The Ballarat Courier, Tuesday, August 18 1914, p. 4, gives a splendid description of the 70th regiment in camp in Queenscliff. Its wonderful reading, very Boys Own, chin up, what-ho stuff.They must have been having a lovely time. There was a footy match between the Infantry and the AMC*, and as the Infantry had in its ranks many prominent League, Association and school players, the results were foregone, the AMC going down by 33 points. There was the first lady visitor to the 70th Regiment Officers’ Mess “at the first camp while on active service”. Importantly, there was duty in Melbourne guarding various institutions, as well as the cordite factory and artillery magazines.
And here is the blot on the landscape. Those on duty returned to Queenscliff unexpectedly early, and dinner had been ‘off’ for some hours. Were the troops to go without their tea?
Not at all! Here steps up “the dauntless Sgt-cook J. Wiles” and utilising his patent cooker he had a hot meal ready for the 150 men in 15 minutes!James F. Wiles was born in Clunes in 1883, and was educated in Ballarat. He definitely sounds like a “character” eventually getting himself to the Boer war by subterfuge, having been rejected 3 times. In South Africa he had many adventures including working as a rough rider to break remounts, and surviving the Woolmarannsrust disaster. (I don’t know what that was but I am going to have to look it up!)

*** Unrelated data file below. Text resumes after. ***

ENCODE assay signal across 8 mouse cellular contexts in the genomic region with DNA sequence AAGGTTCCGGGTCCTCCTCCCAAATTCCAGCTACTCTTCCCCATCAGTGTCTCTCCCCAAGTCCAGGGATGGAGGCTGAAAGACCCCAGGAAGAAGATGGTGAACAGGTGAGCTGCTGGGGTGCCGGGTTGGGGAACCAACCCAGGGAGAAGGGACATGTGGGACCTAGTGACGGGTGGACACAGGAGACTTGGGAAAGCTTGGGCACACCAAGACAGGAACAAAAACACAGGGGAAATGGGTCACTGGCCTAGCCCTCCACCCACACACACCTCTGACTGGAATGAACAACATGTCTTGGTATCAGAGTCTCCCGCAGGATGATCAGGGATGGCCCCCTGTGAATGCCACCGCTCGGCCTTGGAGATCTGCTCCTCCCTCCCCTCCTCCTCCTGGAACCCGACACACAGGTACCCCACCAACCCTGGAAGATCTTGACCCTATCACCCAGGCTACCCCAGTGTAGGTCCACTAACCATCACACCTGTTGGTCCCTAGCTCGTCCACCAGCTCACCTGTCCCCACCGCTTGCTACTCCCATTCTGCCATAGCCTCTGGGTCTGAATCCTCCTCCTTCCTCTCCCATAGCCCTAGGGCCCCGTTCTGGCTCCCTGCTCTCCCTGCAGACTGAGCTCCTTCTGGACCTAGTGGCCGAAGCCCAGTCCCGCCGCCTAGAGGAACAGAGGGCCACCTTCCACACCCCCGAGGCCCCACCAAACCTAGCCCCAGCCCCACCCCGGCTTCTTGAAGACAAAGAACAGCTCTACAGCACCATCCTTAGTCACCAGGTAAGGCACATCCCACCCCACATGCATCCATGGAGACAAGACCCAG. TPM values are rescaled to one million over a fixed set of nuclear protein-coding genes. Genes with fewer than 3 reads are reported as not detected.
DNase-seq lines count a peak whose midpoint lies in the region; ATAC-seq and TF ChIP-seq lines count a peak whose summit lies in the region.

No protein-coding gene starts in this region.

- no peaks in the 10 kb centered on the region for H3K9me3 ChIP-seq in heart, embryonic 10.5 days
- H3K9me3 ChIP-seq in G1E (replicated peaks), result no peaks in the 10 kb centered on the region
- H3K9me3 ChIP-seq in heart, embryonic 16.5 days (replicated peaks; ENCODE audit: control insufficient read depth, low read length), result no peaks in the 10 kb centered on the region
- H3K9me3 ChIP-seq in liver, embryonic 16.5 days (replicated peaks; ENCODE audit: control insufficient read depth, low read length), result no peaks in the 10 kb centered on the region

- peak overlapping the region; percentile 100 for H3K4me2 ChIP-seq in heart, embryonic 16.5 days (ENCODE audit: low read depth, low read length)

Back in Ballarat in 1903 he joined the 7th Australian Infantry Regiment, retiring years later with the rank of sergeant. It was during this time that he determined that the system of cooking in the field needed improvement, and this led him to invent and patent the Wiles Travelling Kitchen – an object which gave “keen satisfaction to brigade and battalion C.O.s and men.” It was utilised for the troops throughout WW1, but was also very useful to farmers. He established a cooker manufactory in Doveton St South in order to keep up supply to the Federal Government during the War.
From “Citizens and Sports at Home and Abroad” in the Australiana Research collection, Ballarat Library
Wiles evidently had a fine baritone, and won prizes at various competitions, and he sang at charity concerts. As could be expected, he was an excellent shot with the rifle, winning many shooting matches. He also served with the City Fire Brigade.However, after the First World War, his life became rather complicated. James Fletcher Wiles died in Adelaide in 1939, just prior to the Second World War. WW2 saw further adventures of his family with steam cookers; it is a wonderful story and you can read more about James, his sons, and steam cookers here. James Wiles is undoubtedly one of Ballarat’s heroes.
You can read the article ”With the Troops at Queenscliff” from the Ballarat Courier, August 18 1914, here
* I think AMC stands for Army Medical Corps, but please do correct me if I’m wrong